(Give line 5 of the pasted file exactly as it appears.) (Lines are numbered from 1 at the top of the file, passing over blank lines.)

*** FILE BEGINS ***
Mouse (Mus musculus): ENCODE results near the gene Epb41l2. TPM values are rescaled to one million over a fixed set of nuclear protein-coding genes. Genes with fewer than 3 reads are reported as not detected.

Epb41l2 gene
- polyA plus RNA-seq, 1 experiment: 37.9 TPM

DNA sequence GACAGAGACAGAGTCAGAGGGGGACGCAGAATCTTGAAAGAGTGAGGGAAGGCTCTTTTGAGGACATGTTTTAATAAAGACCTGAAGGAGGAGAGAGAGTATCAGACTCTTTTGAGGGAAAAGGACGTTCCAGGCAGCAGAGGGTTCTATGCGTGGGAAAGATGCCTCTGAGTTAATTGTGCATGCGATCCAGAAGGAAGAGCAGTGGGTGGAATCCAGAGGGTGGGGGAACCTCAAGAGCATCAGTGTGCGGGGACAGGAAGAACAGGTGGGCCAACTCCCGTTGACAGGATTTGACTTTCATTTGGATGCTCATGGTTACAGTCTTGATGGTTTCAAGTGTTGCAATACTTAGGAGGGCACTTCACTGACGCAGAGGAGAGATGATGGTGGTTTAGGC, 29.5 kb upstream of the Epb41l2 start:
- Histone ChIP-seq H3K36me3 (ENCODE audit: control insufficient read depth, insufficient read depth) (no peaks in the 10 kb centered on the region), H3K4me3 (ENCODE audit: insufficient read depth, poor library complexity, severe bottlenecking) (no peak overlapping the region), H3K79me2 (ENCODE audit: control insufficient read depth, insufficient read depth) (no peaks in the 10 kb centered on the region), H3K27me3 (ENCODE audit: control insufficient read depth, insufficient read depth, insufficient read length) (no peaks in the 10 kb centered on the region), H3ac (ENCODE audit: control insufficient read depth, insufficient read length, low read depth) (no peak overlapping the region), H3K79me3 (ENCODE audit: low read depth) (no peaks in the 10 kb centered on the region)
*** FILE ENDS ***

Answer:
- Histone ChIP-seq H3K36me3 (ENCODE audit: control insufficient read depth, insufficient read depth) (no peaks in the 10 kb centered on the region), H3K4me3 (ENCODE audit: insufficient read depth, poor library complexity, severe bottlenecking) (no peak overlapping the region), H3K79me2 (ENCODE audit: control insufficient read depth, insufficient read depth) (no peaks in the 10 kb centered on the region), H3K27me3 (ENCODE audit: control insufficient read depth, insufficient read depth, insufficient read length) (no peaks in the 10 kb centered on the region), H3ac (ENCODE audit: control insufficient read depth, insufficient read length, low read depth) (no peak overlapping the region), H3K79me3 (ENCODE audit: low read depth) (no peaks in the 10 kb centered on the region)